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      Sanctioning of Illegal and Dangerous Ruck Cleanouts During the 2018 Super Rugby Competition


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          Rugby is a high contact sport that results in many injuries. The majority of injuries at senior elite levels result from contact phases during match-play. It is estimated that 10% of all match injuries are associated with the ruck in professional and community rugby. Surveillance of legal and illegal ruck cleanouts and the sanctions imposed by the on-field referees will help identify whether referees are actually enforcing the law according to the laws of the game, which will consequently contribute to the creation and implementation of further injury prevention strategies. Players should play the game in accordance with the laws of the game and be mindful of their own safety and that of others. Coaches and trainers of the game have the responsibility to ensure that players are prepared in a manner that comply with the World Rugby (WR) laws of the game and safe practices. Laws and law amendments are fundamental to the development of sport and introduced for a variety of reasons. The aim of this study was to investigate the rate of sanctioning of illegal and dangerous ruck cleanouts during the 2018 Super Rugby competition by using Nacsport Basic+ video software; 120 round robin matches from the 2018 Super Rugby competition were coded and analyzed. The analysis of the intra reliability showed an almost perfect (>0.95) agreement between all the performance indicators. In total, 22,281 ruck cleanouts were coded of which 9% ( n = 2111) were illegal ruck cleanouts and 93% were not sanctioned by the referees; 57% (1087 out of 1953) of the illegal ruck cleanouts not sanctioned by the referees were deemed dangerous. The majority of dangerous illegal ruck cleanouts not sanctioned by the referees were “ shoulder charge” (88%, n = 280), “ neck roll” (86%, n = 100), and “contact above the shoulder” (81%, n = 201). To aid injury prevention efforts in rugby, future research studies should investigate why on-field referees are not sanctioning all illegal and dangerous ruck cleanouts according to WR Laws of the Game.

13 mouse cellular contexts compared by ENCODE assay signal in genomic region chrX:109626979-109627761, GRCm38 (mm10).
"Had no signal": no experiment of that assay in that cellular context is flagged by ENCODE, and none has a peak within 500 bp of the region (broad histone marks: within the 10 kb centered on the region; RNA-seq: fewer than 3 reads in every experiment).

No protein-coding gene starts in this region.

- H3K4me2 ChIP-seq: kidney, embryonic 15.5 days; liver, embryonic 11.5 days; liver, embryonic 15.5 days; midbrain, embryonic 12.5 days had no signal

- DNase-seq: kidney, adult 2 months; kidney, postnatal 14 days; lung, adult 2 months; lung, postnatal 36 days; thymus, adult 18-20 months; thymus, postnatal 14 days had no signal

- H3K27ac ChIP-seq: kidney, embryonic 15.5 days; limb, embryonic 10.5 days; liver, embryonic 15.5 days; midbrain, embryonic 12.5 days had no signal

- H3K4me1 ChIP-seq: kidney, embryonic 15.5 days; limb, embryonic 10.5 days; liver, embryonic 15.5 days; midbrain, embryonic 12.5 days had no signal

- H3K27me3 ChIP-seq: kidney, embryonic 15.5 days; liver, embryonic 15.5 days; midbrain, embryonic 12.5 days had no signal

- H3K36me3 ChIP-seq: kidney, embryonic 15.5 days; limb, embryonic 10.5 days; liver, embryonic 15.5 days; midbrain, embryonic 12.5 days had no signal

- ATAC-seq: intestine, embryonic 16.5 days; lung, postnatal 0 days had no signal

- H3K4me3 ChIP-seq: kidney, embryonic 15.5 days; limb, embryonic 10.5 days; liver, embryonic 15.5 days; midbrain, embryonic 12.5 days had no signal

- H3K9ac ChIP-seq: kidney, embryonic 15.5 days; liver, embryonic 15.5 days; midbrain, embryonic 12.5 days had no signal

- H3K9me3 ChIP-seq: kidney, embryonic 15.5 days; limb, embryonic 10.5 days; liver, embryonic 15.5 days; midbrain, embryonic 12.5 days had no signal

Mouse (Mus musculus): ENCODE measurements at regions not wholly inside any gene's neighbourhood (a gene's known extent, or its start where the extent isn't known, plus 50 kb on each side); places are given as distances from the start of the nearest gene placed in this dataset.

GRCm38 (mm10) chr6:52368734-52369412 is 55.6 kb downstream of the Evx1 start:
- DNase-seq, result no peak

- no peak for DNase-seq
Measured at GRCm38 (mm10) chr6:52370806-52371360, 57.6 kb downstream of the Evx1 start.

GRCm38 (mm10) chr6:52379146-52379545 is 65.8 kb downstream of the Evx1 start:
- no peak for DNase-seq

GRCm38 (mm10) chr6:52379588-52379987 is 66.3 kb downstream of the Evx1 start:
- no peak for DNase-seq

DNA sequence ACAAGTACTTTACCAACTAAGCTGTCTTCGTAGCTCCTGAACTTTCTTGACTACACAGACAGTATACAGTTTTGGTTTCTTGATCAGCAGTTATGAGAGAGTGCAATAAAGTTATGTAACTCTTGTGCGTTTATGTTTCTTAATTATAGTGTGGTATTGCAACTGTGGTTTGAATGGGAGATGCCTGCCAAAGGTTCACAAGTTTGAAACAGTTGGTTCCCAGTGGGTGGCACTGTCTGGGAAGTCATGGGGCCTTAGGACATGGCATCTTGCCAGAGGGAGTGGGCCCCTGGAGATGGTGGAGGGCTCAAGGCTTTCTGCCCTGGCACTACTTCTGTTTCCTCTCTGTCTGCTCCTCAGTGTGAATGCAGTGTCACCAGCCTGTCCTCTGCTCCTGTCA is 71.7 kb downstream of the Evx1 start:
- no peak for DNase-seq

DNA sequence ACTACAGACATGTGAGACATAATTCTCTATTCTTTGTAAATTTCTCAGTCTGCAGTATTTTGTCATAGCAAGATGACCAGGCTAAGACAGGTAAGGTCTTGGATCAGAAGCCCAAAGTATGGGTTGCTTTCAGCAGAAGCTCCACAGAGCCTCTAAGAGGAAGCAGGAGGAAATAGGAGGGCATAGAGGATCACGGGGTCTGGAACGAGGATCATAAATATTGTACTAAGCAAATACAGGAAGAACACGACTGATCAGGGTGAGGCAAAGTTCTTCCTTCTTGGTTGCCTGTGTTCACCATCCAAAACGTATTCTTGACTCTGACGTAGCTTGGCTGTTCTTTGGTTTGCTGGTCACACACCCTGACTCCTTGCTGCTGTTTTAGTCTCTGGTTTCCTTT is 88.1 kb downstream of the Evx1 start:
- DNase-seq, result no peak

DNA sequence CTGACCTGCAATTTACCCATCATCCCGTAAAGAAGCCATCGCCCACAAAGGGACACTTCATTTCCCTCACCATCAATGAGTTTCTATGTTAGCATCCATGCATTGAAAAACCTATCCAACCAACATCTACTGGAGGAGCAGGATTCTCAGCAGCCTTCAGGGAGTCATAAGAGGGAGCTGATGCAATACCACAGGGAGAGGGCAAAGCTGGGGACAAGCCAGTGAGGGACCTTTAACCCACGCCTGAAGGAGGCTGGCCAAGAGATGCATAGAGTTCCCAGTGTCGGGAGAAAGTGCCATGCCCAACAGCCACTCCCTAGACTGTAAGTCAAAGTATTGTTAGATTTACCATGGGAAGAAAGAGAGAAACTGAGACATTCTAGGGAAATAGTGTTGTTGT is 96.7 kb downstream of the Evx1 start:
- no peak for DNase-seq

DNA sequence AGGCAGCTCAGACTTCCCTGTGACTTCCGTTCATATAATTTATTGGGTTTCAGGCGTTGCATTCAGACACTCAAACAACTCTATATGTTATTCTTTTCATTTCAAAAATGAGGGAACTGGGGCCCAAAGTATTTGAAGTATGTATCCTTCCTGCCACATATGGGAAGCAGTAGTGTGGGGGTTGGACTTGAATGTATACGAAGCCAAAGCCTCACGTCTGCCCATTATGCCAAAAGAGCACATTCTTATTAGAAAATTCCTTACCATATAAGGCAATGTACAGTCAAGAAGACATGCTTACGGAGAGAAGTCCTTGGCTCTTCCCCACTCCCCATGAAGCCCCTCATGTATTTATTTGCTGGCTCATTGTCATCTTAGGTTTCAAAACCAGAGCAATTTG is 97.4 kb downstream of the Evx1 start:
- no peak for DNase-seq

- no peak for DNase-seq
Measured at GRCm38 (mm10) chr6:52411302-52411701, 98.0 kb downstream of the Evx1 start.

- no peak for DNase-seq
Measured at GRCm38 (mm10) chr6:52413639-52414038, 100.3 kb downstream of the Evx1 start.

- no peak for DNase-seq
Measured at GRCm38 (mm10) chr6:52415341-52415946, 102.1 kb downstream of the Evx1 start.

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          Most cited references22

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          Contact events in rugby union and their propensity to cause injury.

          The objective of this study was to determine the incidence of contact events in professional rugby union matches and to assess their propensity to cause injury. The study was a two-season (2003/2004 and 2005/2006) prospective cohort design. It included 645 professional rugby union players from 13 English Premiership rugby union clubs. The main outcome measures were: incidence of match contact events (events per game); incidence (injuries per 1000 player-hours and per 1000 contact events), risk (days lost per 1000 player-hours and per 1000 contact events) and diagnosis of injury; referee's decision. Risk factors were player-player contact, position on pitch and period of play. Tackles (221.0 events/game) and rucks (142.5 events/game) were the most common events and mauls (13.6%) and scrums (12.6%) the most penalised. Tackles (701.6 days/1000 player-hours) were responsible for the greatest loss of time but scrums (213.2 days lost/1000 events) and collisions (199.8 days lost/1000 events) presented the highest risk per event. Tackles were the game event responsible for the highest number of injuries and the greatest loss of time in rugby union because they were by far the most common contact event. Collisions were 70% more likely to result in an injury than a tackle and scrums carried a 60% greater risk of injury than a tackle. The relative propensities for contact events to cause injury were rated as: lineout--very low; ruck--low; maul and tackle--average; collision and scrum--high.